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Paul Graham on What We Can’t Say

One of my favorite web essayists, Paul Graham, has a new essay: What You Can’t Say. He brings up the idea of moral fashion things that we believe only because that’s what the people of our times believe, and wonders what things we believe now will seem ridiculous when viewed historically from the future. His idea is that the things that we believe solely out of fashion are often the things that people get in trouble for denying — heresy, blasphemy, sacrilege, and their modern equivalents:

What scares me is that there are moral fashions too. They’re just as arbitrary, and just as invisible to most people. But they’re much more dangerous. Fashion is mistaken for good design; moral fashion is mistaken for good. Dressing oddly gets you laughed at. Violating moral fashions can get you fired, ostracized, imprisoned, or even killed.

If like me, you’re hoping for him to give some examples of current moral fashions, to list some ideas that are likely wrong but that can’t be questioned in our society, you’ll be disappointed. The essay discusses these kinds of ideas entirely in the abstract, or with references to moral fashions from the past. It’s an interesting essay nonetheless. A choice quote:

Although moral fashions tend to arise from different sources than fashions in clothing, the mechanism of their adoption seems much the same. The early adopters will be driven by ambition: self-consciously cool people who want to distinguish themselves from the common herd. As the fashion becomes established they’ll be joined by a second, much larger group, driven by fear. This second group adopt the fashion not because they want to stand out but because they are afraid of standing out.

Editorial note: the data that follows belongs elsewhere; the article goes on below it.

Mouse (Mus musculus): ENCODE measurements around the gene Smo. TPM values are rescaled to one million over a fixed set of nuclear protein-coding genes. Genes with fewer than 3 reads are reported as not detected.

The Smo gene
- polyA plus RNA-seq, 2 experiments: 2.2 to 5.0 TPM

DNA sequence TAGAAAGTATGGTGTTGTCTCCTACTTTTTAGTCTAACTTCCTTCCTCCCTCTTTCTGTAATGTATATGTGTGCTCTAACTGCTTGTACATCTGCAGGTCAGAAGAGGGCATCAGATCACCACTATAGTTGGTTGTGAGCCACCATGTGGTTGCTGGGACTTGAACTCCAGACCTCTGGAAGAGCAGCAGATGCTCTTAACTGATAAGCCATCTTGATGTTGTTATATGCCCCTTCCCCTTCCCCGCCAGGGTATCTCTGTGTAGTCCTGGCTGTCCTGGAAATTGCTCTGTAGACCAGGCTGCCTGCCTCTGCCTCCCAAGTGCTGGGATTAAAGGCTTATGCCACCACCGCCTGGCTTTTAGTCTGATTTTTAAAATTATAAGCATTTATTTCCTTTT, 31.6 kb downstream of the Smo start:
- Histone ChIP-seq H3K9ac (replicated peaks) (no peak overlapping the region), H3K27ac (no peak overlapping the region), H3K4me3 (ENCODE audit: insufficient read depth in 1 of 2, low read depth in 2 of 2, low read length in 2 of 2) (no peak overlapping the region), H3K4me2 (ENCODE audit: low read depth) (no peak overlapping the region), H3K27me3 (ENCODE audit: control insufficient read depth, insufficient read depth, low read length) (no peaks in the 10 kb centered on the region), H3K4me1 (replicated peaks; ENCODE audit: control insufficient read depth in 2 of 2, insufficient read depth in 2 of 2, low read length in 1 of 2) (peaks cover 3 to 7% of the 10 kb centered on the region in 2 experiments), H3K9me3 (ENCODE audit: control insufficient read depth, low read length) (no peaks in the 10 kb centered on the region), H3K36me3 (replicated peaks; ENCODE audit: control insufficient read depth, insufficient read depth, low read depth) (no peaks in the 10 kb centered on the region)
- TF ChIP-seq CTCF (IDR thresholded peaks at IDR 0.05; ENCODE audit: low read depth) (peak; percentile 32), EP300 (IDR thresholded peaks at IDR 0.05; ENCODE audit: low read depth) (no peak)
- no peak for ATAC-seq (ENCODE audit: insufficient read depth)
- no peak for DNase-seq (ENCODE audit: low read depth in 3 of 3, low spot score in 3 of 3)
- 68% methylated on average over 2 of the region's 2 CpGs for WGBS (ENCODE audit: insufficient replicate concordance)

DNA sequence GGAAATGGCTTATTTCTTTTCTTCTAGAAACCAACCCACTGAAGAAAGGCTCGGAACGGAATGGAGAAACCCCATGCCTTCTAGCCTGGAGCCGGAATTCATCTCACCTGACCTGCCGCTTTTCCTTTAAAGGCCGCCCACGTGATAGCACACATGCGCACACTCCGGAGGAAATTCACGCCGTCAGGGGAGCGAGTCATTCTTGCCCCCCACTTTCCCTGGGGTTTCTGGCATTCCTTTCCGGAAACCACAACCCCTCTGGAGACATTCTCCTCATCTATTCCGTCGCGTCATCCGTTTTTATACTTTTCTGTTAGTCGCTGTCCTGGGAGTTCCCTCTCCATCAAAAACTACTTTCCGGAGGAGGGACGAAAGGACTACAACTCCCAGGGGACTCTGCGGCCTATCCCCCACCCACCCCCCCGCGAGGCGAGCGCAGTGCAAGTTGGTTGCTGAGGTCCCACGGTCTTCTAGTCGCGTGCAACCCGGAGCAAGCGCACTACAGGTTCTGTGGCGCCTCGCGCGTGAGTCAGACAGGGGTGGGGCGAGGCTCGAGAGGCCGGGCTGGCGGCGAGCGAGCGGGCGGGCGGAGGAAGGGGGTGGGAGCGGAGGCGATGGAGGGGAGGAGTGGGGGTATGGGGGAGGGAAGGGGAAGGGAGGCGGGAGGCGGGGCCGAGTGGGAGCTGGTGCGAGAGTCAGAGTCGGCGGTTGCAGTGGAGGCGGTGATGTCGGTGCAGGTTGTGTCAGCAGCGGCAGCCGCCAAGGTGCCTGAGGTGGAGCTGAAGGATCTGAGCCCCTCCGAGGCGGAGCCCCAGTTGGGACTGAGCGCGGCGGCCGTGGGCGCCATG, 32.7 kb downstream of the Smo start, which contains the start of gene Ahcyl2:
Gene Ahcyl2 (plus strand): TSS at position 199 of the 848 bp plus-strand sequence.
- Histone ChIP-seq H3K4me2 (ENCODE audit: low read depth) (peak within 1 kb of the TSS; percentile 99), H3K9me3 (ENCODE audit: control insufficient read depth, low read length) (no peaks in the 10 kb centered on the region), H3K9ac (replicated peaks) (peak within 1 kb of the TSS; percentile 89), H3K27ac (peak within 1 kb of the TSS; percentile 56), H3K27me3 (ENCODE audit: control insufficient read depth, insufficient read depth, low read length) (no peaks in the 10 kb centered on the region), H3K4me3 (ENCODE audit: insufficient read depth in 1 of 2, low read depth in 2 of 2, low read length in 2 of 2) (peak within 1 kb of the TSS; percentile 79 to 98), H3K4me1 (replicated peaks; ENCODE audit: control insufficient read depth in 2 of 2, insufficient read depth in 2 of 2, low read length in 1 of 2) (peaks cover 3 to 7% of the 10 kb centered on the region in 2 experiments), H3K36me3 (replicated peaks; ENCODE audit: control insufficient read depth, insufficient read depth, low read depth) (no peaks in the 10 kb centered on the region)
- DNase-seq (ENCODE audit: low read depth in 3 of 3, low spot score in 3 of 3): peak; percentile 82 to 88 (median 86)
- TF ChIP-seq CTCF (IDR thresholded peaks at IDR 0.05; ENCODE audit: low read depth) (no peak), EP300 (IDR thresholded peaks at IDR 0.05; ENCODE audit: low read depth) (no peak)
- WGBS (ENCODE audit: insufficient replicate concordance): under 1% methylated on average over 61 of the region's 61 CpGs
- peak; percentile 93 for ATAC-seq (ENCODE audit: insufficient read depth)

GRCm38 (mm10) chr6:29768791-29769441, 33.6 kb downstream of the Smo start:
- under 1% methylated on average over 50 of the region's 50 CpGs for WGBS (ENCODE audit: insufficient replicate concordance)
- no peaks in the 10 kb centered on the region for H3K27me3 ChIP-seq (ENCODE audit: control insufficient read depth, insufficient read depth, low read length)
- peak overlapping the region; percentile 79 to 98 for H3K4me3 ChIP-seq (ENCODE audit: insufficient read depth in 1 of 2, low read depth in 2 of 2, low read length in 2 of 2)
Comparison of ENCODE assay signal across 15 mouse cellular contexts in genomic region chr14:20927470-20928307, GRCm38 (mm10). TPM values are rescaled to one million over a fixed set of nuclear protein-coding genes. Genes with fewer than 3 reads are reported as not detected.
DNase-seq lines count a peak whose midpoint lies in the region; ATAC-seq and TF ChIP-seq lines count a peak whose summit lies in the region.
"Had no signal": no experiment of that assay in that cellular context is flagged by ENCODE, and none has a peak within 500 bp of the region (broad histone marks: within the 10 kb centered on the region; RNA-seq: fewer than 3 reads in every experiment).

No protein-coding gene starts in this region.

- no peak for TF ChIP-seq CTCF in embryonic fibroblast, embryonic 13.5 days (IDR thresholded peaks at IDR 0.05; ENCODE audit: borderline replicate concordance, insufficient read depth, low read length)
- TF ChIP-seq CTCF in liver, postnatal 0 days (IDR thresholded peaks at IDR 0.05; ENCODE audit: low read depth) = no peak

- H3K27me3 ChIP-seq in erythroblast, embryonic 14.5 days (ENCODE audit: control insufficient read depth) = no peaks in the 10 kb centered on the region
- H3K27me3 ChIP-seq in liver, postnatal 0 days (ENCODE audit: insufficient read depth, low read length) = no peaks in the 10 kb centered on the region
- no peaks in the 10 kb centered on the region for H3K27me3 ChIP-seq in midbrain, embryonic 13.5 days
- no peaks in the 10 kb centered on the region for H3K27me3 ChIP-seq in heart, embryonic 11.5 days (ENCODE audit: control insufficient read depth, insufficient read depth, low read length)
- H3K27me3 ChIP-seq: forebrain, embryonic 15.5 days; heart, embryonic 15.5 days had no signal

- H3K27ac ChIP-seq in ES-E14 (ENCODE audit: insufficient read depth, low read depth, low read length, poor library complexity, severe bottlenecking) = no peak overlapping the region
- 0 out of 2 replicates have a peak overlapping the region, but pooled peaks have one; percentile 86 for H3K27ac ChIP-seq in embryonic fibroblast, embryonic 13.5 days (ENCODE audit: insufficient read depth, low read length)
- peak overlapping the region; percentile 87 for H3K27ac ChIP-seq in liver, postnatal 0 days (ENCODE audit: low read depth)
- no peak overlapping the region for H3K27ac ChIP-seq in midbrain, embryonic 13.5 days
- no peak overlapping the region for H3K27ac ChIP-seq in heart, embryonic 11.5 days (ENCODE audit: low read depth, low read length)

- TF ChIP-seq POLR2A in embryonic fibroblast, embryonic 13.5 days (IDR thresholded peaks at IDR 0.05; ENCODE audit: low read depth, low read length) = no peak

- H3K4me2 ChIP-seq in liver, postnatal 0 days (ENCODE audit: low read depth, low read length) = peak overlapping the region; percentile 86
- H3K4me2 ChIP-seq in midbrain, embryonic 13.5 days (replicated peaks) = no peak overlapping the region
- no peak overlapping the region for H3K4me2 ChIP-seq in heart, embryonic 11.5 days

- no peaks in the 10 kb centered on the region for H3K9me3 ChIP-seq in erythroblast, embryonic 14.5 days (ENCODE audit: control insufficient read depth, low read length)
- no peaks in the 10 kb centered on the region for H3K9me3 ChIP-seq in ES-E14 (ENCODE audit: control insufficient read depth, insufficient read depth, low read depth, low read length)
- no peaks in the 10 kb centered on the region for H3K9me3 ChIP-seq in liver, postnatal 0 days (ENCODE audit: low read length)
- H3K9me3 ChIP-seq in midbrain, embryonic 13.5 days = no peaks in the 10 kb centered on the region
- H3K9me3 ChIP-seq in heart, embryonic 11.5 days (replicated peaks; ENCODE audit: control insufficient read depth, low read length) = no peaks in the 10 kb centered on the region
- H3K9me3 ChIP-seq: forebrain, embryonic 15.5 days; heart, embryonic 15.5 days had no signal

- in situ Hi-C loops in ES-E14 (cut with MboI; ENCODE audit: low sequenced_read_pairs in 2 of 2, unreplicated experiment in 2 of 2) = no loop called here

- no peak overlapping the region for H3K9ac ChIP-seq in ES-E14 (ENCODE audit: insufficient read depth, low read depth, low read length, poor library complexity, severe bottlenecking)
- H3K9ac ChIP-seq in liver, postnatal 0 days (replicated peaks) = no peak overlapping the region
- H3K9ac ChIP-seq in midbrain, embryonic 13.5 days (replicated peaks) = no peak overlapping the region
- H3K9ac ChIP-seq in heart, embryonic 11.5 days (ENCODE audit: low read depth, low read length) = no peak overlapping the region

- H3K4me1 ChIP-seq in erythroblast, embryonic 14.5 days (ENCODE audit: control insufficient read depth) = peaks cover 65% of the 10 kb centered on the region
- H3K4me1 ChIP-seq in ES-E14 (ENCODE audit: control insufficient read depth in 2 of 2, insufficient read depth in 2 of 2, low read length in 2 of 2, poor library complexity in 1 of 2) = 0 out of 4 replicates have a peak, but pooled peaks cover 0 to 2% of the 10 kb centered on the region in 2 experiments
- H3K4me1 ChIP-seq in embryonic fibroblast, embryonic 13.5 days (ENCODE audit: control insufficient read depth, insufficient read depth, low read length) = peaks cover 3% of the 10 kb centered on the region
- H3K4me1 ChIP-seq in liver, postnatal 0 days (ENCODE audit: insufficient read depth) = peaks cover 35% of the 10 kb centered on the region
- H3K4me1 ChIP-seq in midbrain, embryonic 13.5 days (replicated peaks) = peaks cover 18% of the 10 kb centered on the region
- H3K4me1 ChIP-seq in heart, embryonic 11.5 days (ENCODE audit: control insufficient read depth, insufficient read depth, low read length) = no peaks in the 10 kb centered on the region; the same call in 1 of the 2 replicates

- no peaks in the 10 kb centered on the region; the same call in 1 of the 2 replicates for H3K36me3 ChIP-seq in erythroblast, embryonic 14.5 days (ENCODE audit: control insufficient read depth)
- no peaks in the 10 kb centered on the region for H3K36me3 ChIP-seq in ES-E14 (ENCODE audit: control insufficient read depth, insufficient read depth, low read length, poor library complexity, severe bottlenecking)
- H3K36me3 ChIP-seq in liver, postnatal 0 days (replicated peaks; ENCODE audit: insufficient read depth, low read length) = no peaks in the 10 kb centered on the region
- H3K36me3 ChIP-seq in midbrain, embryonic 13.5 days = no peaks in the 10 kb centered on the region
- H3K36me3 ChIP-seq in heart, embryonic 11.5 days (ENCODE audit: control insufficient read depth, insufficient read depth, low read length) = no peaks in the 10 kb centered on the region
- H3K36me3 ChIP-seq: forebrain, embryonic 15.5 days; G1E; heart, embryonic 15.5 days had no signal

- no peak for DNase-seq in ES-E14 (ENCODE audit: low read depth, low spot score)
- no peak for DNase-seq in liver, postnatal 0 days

So if you want to figure out what we can’t say, look at the machinery of fashion and try to predict what it would make unsayable. What groups are powerful but nervous, and what ideas would they like to suppress? What ideas were tarnished by association when they ended up on the losing side of a recent struggle? If a self-consciously cool person wanted to differentiate himself from preceding fashions (e.g. from his parents), which of their ideas would he tend to reject? What are conventional-minded people afraid of saying?